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Snow King eligible for listing as National Historic Place

Mar 25, 2012 - The Associated Press

JACKSON (AP) -- The cable used for the frst rope tow on Snow King was purchased from an oil drilling company in Casper and ran through a narrow cut in the forest up the west side of the ski area.

Opened in 1939, the Old Man's Flats rope tow was powered by an old Ford tractor and could carry 18 to 20 people at a time. Skiers would attach themselves to the cable with metal clamps and ropes and hold on for the eight-minute ride up the mountain.

That is just one of many facts and stories in a recently released report prepared for the Teton County Historic Preservation Board that found the Snow King ski area is eligible for listing on the National Register of Historic Places.

The report, titled "Jackson's Town Hill: Snow King Ski Area," concluded the property qualifes as a "cultural landscape," with historical significance for the region dating back to the 1930s.

"The actual landscape of the mountain as it towers above Jackson Hole has been the same since the ski area was developed," said Mary Humstone, a consultant who prepared the report. "It's so much a part of the image and culture of Jackson Hole."

The National Register of Historic Places, a program of the National Park Service, is the official list of the nation's historic places worthy of preservation. Since its inception in 1966, more than 80,000 properties have been listed.

Properties listed in Teton County include Town Square, St. John's Episcopal Church and Rectory and The Wort Hotel,

The historic preservation board commissioned the study of Snow King to understand the ski area's historic significance at an uncertain time for the property. Snow King Resort has been in talks with a potential buyer for several months.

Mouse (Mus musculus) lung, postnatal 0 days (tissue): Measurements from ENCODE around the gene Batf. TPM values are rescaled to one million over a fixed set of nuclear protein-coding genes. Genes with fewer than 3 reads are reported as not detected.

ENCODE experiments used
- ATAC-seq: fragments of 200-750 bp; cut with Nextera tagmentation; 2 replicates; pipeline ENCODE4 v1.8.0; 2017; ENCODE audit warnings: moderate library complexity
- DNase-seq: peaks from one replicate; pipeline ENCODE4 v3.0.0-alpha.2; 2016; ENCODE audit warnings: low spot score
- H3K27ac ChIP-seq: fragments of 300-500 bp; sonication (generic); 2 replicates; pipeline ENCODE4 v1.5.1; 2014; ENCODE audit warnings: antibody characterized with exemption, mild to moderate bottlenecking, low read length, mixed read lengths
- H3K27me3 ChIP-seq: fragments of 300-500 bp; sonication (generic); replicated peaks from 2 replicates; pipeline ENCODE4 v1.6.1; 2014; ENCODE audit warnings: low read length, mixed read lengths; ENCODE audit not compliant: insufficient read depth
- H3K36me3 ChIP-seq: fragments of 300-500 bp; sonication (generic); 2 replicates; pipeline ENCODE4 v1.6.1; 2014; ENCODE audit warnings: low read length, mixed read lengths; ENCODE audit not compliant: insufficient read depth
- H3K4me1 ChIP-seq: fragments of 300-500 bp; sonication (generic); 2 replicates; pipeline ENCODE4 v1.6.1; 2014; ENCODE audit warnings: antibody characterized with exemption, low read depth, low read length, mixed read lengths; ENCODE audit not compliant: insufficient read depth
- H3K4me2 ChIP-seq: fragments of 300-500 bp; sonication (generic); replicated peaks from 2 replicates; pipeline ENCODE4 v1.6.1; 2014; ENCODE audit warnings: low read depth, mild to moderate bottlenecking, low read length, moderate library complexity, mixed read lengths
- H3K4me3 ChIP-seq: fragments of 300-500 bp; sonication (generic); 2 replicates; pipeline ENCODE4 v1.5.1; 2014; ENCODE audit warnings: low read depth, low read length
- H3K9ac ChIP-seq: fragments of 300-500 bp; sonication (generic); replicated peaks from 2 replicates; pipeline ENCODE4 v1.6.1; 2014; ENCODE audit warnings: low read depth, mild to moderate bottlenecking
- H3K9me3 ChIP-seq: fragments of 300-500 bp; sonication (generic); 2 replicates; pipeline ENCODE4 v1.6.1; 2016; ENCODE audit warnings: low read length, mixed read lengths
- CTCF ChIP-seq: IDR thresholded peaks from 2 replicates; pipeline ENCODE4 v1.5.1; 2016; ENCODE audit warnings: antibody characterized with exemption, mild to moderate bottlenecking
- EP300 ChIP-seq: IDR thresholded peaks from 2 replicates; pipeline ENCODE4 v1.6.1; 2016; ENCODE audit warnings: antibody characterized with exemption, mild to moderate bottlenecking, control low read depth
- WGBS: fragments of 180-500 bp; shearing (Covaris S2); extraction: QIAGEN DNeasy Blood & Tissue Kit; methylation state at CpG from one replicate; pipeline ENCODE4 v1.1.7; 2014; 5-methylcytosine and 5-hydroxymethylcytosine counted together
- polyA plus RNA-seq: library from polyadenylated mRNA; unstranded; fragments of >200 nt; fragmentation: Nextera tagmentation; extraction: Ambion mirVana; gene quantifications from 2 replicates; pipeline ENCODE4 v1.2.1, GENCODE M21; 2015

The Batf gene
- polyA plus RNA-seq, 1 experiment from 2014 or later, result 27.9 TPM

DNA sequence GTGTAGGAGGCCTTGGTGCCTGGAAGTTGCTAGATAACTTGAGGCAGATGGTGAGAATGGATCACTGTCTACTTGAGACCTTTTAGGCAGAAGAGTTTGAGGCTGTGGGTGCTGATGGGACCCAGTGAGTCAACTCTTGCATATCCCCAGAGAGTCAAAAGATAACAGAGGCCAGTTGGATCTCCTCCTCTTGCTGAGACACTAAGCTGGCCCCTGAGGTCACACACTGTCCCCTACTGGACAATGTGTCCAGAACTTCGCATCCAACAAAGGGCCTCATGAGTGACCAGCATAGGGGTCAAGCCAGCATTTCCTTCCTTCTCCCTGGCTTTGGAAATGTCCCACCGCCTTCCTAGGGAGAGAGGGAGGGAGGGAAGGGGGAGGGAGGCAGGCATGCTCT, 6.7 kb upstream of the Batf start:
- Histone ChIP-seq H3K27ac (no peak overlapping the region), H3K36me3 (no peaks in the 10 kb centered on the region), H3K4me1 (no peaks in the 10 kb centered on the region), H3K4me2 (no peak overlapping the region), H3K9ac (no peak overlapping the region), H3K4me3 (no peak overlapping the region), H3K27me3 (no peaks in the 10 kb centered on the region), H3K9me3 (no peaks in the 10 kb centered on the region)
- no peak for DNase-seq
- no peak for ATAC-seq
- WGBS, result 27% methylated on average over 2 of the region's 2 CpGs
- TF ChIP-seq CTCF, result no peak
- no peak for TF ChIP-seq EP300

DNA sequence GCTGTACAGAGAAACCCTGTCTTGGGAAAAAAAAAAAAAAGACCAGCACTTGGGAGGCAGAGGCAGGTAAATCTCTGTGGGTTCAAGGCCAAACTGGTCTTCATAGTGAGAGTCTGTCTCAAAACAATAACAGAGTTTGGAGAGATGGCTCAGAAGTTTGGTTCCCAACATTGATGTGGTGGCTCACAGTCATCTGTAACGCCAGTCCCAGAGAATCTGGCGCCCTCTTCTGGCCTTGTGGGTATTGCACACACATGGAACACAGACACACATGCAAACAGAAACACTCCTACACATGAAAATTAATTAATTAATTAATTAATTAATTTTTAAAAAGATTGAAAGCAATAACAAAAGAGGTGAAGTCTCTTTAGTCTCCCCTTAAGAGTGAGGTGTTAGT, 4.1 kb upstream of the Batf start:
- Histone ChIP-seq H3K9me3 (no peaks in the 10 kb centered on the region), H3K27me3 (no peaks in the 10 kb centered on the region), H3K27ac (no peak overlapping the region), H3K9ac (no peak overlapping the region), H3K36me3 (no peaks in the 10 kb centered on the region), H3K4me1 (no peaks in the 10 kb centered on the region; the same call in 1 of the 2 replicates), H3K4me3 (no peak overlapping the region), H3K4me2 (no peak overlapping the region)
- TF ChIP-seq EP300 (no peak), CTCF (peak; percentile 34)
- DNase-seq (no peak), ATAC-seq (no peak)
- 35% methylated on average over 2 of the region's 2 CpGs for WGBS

"One of the board's responsibilities is to inventory historic resources," said board member Sara Adamson. "We prioritized the report on Snow King because it has been in the news and is on the market. We wanted to keep ourselves informed of what was left that is historic." As owner of the property, the resort will have to decide if it wants to apply for a listing. Snow King managing partner Manuel Lopez said the "whole idea is very flattering" but he has questions about how a listing could affect the property.

Listing in the register is generally "honorific" and doesn't preclude a property owner from making changes, Adamson said.

In her research, Humstone uncovered a wealth of information that she says illustrates the town's intimate connection with Snow King and the hill's central role in Jackson Hole history.

Starting in the 1920s, skiers began hiking up the mountain -- sometimes called Kelly's Hill or simply the Town Hill -- to enjoy its steep downhill, a 1,571-foot drop at its highest point. The first ski jump was built in 1926, and the ski area was named Snow King in 1938.

"Everybody around here in the early '30s was just going to the top of the hill and going straight down and trusting to a bit of ability and a heck of a lot of luck," said Neil Rafferty, who managed Snow King for years, according to the report. "Or they were building a jump somewhere and trying to ride over it. Jumping was a big kick then."

As the hill was built out over time, with the first chairlift opening in 1947 and the Cougar lift in 1994, the ski slopes and trails became character-defining features of the mountain and of Jackson Hole.

In addition, the Town Hill has for generations helped to foster a community culture built around the enjoyment of winter sports, the report states, as well as serving as the occasional "baby sitter of choice."

"(Snow King) was really a success because it was right there," said Virginia Huidekoper, who helped found the Jackson Hole Winter Sports Association.

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